New images of Titan’s surface from the Cassini spacecraft show changes which are evidence of seasonal change. Objects identified earlier as liquid hydrocarbon lakes are shrinking and disappearing over the course of one to several Earth years. Scientists say seasonal temperature variations causing evaporation is the most likely cause for the changes observed. Cassini’s Synthetic Aperture Radar (SAR) repeatedly peered through Titan’s thick atmosphere, and data show that the lakes exhibit more than an order of magnitude increase in radar return and have disappearing borders between observations, suggesting surface change. These changes cannot be explained without invoking temporal variability, scientists reported at the American Astronomical Society’s Division for Planetary Sciences meeting now under way in Fajardo, Puerto Rico.
Alex Hayes, of the California Institute of Technology, and Dr. Jonathan Lunine, of the University of Rome Tor Vergata shared images of several regions on Titan’s south pole. Ontario Lacus is the largest and best characterized lake on Titan. Between July 2004 and July 2009, the shorelines of Ontario Lacus have receded, consistent with liquid evaporation and/or infiltration. In June and July 2009, the Cassini radar acquired its first high-resolution SAR images of the lake. Together with closest approach altimetry acquired in December 2008, these observations provide a unique opportunity to study Ontario.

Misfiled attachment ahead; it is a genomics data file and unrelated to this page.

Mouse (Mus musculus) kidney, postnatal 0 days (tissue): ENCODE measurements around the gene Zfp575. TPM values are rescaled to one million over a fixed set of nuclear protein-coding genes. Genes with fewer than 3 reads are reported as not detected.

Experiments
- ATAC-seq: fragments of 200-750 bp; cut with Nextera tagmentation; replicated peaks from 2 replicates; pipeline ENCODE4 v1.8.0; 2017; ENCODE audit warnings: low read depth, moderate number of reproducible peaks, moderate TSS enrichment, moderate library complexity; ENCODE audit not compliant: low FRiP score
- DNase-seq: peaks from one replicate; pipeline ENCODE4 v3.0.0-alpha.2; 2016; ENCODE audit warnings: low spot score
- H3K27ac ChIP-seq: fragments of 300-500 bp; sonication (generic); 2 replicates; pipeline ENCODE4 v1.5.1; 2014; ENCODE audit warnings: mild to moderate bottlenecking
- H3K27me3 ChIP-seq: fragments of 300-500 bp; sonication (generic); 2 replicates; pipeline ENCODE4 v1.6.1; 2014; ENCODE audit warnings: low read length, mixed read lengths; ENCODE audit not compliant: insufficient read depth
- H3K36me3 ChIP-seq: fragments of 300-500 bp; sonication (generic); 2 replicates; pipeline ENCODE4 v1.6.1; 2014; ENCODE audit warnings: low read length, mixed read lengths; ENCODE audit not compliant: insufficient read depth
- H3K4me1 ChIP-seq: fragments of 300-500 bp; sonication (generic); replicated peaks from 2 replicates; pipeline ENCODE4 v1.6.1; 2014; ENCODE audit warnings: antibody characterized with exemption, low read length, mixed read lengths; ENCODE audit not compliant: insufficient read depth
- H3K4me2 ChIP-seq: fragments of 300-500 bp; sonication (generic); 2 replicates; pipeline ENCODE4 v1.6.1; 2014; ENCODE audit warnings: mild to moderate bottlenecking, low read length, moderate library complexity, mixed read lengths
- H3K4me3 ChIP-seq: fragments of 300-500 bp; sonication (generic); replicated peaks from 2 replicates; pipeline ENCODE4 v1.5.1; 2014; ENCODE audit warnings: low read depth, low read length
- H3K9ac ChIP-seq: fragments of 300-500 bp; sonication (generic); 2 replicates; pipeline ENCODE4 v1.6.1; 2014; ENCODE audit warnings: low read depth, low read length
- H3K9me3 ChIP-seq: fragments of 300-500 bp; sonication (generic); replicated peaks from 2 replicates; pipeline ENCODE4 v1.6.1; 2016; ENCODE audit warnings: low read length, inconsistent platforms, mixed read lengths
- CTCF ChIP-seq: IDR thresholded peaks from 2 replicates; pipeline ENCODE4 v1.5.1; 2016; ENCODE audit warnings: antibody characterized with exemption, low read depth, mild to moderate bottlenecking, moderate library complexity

Evaporation is the most likely scenario for observed changes on Titan’s surface. Alternative explanations include freezing, cryovolcanism, and subsurface infiltration. Freezing is unlikely due to thermodynamic reasons during the summer season in Titan’s south pole, and there are no clearly observable cryovolcanic features in the study areas. However, liquids evaporating and becoming part of a static hydrologic system is inconsistent with the observations. But, the scientists said, infiltration into a dynamic hydrologic system with a regionally varying methane/ethane table is possible.
“If evaporation is responsible, model results suggest rates are about 1m/yr, similar to current GCM estimates of methane evaporation rates for the latitudes and season in question,” Hayes and Lunine wrote in their press release. “An analysis of the receding shorelines observed in Ontario Lacus also yield evaporation rates of about 1 m/yr and support the results of the two- layer model for the smaller lakes. These observations constrain volatile fluxes and hence, the evolution of Titan’s hydrologic system.”
Source: AAS Planetary Science Division